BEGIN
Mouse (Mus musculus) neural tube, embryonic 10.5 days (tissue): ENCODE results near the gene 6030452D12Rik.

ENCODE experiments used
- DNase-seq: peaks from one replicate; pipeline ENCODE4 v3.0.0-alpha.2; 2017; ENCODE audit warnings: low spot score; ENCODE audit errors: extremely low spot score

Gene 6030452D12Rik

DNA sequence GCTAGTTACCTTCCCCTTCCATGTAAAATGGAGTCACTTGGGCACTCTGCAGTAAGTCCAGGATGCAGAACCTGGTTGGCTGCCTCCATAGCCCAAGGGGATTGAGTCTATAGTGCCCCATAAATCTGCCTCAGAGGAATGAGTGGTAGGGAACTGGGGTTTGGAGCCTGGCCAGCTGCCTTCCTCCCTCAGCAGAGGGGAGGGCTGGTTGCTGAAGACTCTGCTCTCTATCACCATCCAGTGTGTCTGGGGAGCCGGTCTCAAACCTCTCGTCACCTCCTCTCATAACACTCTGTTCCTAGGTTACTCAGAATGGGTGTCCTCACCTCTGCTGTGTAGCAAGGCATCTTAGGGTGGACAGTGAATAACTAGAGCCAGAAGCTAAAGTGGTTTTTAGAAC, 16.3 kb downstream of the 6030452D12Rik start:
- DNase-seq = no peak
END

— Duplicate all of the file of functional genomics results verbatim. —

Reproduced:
Mouse (Mus musculus) neural tube, embryonic 10.5 days (tissue): ENCODE results near the gene 6030452D12Rik.

ENCODE experiments used
- DNase-seq: peaks from one replicate; pipeline ENCODE4 v3.0.0-alpha.2; 2017; ENCODE audit warnings: low spot score; ENCODE audit errors: extremely low spot score

Gene 6030452D12Rik

DNA sequence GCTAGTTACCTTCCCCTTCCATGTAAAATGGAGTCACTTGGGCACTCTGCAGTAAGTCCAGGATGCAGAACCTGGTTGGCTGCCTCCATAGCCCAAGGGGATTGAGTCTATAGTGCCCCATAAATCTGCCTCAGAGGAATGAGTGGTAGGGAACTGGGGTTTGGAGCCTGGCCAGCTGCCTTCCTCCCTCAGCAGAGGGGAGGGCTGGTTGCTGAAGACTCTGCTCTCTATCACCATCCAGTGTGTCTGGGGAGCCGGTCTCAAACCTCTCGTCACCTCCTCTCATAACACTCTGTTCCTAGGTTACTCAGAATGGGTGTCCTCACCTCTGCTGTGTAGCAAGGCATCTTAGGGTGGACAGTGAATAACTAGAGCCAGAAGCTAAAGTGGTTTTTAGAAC, 16.3 kb downstream of the 6030452D12Rik start:
- DNase-seq = no peak